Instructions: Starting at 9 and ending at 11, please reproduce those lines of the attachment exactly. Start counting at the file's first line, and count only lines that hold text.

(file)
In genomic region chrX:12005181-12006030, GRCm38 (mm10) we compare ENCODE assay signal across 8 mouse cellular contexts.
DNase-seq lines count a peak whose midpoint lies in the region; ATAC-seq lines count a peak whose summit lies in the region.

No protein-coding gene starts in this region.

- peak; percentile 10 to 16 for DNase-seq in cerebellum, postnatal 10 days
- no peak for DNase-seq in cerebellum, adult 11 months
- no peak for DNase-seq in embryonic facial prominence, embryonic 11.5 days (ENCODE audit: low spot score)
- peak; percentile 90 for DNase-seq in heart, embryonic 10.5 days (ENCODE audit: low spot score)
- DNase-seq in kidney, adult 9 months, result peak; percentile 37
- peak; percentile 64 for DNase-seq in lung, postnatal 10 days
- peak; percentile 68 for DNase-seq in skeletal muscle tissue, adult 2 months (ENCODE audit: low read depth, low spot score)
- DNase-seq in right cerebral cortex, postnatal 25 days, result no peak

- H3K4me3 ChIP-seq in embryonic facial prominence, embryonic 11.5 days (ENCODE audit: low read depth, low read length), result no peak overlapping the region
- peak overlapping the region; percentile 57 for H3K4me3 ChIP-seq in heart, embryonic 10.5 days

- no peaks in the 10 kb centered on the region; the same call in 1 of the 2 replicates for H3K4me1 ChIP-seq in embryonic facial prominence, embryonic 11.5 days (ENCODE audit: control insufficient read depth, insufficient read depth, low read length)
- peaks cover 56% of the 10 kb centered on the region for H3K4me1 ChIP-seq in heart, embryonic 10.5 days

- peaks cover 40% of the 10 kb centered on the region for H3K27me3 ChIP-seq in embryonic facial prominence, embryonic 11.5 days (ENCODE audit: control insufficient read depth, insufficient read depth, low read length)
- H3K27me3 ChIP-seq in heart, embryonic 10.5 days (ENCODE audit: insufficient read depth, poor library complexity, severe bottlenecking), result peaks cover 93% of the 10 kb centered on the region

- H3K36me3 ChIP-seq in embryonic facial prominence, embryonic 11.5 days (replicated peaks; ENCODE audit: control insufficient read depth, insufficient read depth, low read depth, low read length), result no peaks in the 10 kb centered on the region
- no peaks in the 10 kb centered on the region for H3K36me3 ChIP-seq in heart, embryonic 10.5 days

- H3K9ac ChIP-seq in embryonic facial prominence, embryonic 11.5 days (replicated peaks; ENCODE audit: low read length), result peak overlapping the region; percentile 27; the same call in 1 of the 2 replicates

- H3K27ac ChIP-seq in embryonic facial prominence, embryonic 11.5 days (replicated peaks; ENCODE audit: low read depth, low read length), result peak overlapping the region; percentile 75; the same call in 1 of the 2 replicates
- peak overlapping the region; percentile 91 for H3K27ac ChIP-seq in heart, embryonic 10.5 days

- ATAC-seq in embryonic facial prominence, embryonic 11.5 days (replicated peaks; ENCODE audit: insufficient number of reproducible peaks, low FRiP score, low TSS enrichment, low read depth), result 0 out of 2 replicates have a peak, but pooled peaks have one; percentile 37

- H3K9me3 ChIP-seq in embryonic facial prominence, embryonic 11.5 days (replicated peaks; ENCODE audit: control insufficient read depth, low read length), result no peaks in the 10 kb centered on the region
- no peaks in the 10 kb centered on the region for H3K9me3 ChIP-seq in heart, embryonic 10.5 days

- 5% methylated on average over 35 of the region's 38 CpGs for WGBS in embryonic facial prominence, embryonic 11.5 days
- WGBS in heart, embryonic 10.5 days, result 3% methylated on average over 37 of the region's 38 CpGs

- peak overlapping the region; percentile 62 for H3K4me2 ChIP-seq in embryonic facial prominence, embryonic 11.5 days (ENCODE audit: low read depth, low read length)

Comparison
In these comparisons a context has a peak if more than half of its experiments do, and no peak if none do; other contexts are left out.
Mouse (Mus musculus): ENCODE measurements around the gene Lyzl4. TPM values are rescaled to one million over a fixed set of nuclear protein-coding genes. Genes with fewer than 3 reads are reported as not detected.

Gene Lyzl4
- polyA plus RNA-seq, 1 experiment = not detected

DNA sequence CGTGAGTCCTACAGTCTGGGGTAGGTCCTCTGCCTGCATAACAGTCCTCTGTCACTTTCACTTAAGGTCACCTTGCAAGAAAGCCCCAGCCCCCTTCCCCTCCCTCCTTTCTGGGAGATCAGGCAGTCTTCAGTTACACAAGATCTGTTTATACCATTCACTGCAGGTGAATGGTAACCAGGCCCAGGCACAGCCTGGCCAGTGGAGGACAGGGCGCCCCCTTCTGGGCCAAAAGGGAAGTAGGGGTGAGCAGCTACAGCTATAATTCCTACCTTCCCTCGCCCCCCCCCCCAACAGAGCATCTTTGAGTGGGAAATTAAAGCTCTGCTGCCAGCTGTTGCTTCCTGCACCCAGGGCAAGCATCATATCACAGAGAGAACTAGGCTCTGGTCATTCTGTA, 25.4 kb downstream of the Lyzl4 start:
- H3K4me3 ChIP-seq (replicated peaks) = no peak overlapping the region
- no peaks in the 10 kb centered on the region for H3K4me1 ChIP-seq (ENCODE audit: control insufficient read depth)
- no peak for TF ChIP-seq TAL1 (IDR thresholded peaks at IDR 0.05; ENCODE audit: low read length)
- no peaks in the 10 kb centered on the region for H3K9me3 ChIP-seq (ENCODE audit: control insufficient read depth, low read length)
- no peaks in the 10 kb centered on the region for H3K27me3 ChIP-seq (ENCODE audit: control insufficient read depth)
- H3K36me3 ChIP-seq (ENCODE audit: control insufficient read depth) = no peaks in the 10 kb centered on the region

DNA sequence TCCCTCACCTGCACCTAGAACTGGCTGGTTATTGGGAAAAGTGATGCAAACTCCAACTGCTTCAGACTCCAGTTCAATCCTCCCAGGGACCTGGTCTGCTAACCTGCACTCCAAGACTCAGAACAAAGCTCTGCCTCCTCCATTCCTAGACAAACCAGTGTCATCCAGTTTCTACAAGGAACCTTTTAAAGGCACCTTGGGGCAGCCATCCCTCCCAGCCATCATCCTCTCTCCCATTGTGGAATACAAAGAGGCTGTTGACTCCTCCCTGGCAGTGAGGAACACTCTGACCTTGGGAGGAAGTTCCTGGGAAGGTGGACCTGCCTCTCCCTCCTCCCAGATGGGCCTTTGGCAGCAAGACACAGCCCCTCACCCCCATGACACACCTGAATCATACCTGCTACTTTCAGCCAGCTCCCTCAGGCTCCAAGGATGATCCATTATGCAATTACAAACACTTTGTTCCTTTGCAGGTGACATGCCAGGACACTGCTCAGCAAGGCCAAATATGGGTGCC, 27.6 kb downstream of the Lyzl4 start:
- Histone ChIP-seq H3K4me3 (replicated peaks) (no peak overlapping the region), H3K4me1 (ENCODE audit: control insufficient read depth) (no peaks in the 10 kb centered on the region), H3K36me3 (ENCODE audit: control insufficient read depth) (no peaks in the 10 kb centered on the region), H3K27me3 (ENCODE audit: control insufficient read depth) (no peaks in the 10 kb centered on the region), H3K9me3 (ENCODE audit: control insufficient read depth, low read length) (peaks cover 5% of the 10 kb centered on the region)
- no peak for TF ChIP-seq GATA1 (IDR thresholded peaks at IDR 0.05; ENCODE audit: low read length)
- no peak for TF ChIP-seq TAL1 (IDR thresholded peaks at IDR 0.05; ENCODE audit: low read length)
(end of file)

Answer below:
- peak; percentile 64 for DNase-seq in lung, postnatal 10 days
- peak; percentile 68 for DNase-seq in skeletal muscle tissue, adult 2 months (ENCODE audit: low read depth, low spot score)
- DNase-seq in right cerebral cortex, postnatal 25 days, result no peak